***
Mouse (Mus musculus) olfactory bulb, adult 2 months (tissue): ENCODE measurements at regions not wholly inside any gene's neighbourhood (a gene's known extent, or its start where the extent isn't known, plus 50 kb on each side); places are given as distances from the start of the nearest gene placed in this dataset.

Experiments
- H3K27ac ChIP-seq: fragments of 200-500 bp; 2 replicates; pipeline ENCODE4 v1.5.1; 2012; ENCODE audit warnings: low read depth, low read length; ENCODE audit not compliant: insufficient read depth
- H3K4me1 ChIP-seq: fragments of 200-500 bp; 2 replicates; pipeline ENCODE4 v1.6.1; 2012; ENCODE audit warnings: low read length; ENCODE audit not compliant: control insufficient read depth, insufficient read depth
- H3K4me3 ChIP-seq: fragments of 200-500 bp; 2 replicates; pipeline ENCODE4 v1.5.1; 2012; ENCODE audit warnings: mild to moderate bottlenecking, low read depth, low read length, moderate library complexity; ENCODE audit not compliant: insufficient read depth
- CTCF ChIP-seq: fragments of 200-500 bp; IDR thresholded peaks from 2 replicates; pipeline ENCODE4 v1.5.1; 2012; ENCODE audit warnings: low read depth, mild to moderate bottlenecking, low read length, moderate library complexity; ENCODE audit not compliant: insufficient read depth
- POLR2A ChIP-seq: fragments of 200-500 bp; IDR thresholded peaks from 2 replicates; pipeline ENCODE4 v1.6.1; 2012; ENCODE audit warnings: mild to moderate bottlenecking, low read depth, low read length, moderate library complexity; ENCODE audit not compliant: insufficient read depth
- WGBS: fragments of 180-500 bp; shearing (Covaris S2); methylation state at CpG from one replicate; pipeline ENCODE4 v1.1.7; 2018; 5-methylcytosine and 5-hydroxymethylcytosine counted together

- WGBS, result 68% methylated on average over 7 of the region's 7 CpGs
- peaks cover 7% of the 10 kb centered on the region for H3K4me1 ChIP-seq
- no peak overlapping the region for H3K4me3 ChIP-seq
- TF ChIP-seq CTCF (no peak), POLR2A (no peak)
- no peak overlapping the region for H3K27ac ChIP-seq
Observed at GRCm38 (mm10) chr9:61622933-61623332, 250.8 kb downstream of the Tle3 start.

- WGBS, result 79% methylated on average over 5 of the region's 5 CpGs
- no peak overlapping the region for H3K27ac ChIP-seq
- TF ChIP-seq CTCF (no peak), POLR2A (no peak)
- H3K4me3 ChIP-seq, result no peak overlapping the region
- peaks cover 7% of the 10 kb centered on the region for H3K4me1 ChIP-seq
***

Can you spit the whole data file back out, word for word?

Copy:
Mouse (Mus musculus) olfactory bulb, adult 2 months (tissue): ENCODE measurements at regions not wholly inside any gene's neighbourhood (a gene's known extent, or its start where the extent isn't known, plus 50 kb on each side); places are given as distances from the start of the nearest gene placed in this dataset.

Experiments
- H3K27ac ChIP-seq: fragments of 200-500 bp; 2 replicates; pipeline ENCODE4 v1.5.1; 2012; ENCODE audit warnings: low read depth, low read length; ENCODE audit not compliant: insufficient read depth
- H3K4me1 ChIP-seq: fragments of 200-500 bp; 2 replicates; pipeline ENCODE4 v1.6.1; 2012; ENCODE audit warnings: low read length; ENCODE audit not compliant: control insufficient read depth, insufficient read depth
- H3K4me3 ChIP-seq: fragments of 200-500 bp; 2 replicates; pipeline ENCODE4 v1.5.1; 2012; ENCODE audit warnings: mild to moderate bottlenecking, low read depth, low read length, moderate library complexity; ENCODE audit not compliant: insufficient read depth
- CTCF ChIP-seq: fragments of 200-500 bp; IDR thresholded peaks from 2 replicates; pipeline ENCODE4 v1.5.1; 2012; ENCODE audit warnings: low read depth, mild to moderate bottlenecking, low read length, moderate library complexity; ENCODE audit not compliant: insufficient read depth
- POLR2A ChIP-seq: fragments of 200-500 bp; IDR thresholded peaks from 2 replicates; pipeline ENCODE4 v1.6.1; 2012; ENCODE audit warnings: mild to moderate bottlenecking, low read depth, low read length, moderate library complexity; ENCODE audit not compliant: insufficient read depth
- WGBS: fragments of 180-500 bp; shearing (Covaris S2); methylation state at CpG from one replicate; pipeline ENCODE4 v1.1.7; 2018; 5-methylcytosine and 5-hydroxymethylcytosine counted together

- WGBS, result 68% methylated on average over 7 of the region's 7 CpGs
- peaks cover 7% of the 10 kb centered on the region for H3K4me1 ChIP-seq
- no peak overlapping the region for H3K4me3 ChIP-seq
- TF ChIP-seq CTCF (no peak), POLR2A (no peak)
- no peak overlapping the region for H3K27ac ChIP-seq
Observed at GRCm38 (mm10) chr9:61622933-61623332, 250.8 kb downstream of the Tle3 start.

- WGBS, result 79% methylated on average over 5 of the region's 5 CpGs
- no peak overlapping the region for H3K27ac ChIP-seq
- TF ChIP-seq CTCF (no peak), POLR2A (no peak)
- H3K4me3 ChIP-seq, result no peak overlapping the region
- peaks cover 7% of the 10 kb centered on the region for H3K4me1 ChIP-seq